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Food Brings Double Dose of Pleasure to Your Brain

By Steven Reinberg

THURSDAY, Dec. 27, 2018 (HealthDay News) -- There may be a powerful reason why you can't resist that plate of brownies.

It turns out that eating causes the release of dopamine in your brain not once, but twice, German scientists report.

First, the feel-good hormone is unleashed as you eat. But the same thing happens again once that food hits your tummy, they said.

To come to that conclusion, researchers used a newly developed PET scan technique. Scans let them identify when dopamine is released, as well as the areas of the brain linked to dopamine release.

"While the first release occurred in brain regions associated with reward and sensory perception, the post-ingestive release involved additional regions related to higher cognitive functions," said senior study author Marc Tittgemeyer, from the Max Planck Institute for Metabolism Research in Cologne.

For the study, 12 volunteers received either a milkshake or a tasteless solution as PET scan data was recorded.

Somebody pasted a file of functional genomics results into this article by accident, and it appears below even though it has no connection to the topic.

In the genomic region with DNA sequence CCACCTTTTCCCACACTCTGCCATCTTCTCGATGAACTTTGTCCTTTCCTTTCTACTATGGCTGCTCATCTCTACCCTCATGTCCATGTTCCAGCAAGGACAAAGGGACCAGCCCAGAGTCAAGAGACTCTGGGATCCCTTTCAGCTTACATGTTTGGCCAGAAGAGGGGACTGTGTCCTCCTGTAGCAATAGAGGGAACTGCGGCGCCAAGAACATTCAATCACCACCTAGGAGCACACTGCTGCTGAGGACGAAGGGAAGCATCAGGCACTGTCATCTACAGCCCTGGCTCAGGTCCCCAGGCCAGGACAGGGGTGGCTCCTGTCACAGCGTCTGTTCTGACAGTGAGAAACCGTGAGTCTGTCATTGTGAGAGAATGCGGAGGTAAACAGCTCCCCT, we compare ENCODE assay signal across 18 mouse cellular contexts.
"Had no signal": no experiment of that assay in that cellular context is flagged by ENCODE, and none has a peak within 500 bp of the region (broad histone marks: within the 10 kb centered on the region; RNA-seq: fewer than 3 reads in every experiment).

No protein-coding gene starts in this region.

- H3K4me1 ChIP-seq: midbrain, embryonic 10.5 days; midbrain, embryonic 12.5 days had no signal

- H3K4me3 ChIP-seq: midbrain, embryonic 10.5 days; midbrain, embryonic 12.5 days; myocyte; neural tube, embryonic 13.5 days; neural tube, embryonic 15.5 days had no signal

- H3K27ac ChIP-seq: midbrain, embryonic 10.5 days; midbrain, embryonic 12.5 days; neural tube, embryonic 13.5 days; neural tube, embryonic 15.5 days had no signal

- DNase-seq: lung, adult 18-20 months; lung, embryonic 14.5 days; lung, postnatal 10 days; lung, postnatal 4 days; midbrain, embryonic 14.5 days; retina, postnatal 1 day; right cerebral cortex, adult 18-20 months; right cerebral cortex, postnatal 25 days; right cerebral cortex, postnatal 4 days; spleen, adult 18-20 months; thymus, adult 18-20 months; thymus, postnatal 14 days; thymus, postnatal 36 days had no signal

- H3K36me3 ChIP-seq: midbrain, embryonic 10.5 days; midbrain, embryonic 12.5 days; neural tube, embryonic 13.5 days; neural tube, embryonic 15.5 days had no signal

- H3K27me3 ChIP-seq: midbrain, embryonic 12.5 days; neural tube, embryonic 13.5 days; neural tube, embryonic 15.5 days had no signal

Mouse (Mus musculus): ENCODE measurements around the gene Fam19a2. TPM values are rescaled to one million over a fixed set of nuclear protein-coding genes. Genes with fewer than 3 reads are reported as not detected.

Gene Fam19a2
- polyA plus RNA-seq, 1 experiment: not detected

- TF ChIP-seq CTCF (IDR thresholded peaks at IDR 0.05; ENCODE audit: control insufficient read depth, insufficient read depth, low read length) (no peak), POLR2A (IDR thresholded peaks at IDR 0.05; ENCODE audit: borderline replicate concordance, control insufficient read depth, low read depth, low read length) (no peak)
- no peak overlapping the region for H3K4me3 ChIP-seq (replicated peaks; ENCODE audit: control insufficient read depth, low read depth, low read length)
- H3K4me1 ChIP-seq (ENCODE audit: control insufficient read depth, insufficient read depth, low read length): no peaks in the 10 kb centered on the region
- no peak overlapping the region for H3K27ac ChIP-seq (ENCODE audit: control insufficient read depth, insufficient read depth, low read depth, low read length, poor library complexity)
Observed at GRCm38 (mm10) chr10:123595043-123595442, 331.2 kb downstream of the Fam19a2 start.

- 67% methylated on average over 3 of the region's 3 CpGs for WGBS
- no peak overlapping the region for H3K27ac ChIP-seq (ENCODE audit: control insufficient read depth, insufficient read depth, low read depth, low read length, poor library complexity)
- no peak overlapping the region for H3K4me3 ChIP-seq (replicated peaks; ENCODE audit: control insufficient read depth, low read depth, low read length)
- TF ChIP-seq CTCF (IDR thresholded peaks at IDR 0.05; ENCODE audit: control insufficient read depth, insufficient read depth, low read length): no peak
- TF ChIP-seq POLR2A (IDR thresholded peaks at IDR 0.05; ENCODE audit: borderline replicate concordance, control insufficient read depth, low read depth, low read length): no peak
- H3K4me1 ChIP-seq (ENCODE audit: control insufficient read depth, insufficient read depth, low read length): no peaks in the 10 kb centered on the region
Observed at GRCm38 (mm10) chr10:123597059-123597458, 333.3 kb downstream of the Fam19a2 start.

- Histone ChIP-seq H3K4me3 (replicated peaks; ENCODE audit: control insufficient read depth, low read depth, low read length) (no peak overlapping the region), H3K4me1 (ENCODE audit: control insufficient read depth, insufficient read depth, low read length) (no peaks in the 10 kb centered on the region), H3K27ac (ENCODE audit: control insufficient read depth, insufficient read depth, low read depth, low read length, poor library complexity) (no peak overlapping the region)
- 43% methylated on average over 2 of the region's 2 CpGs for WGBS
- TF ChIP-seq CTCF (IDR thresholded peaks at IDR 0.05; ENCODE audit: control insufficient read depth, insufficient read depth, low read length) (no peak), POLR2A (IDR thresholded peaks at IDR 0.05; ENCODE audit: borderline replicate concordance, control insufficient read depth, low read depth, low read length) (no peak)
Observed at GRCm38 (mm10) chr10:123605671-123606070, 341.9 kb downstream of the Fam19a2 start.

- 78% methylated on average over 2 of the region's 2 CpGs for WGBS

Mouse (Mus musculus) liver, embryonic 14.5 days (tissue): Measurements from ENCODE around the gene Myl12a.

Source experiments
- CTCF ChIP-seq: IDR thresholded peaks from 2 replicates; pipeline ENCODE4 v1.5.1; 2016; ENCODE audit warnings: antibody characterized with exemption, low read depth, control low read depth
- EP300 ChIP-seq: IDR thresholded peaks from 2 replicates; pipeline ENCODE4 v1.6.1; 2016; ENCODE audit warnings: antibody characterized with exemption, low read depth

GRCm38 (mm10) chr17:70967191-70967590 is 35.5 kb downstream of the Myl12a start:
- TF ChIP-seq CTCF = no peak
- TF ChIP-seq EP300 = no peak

The researchers found that the desire for the milkshake was linked to the amount of dopamine released in particular brain areas as it was first tasted. But the higher the desire, the less dopamine was released after the milkshake was ingested.

The report was published Dec. 27 in the journal Cell Metabolism.

"On one hand, dopamine release mirrors our subjective desire to consume a food item. On the other hand, our desire seems to suppress gut-induced dopamine release," said lead author Heiko Backes, group leader for Multimodal Imaging of Brain Metabolism at the Institute.

Backes added that suppression of dopamine being released upon ingestion could cause overeating of desired foods.

"We continue to eat until sufficient dopamine was released," he said in a journal news release. But this hypothesis needs to be tested in further studies.

More information

The U.S. Department of Health and Human Services has more on healthy eating.

SOURCE: Cell Press, news release, Dec. 27, 2018

Copyright © 2018 HealthDay. All rights reserved. URL:http://consumer.healthday.com/Article.asp?AID=740935

Resources from HONselect: HONselect is the HON's medical search engine. It retrieves scientific articles, images, conferences and web sites on the selected subject.
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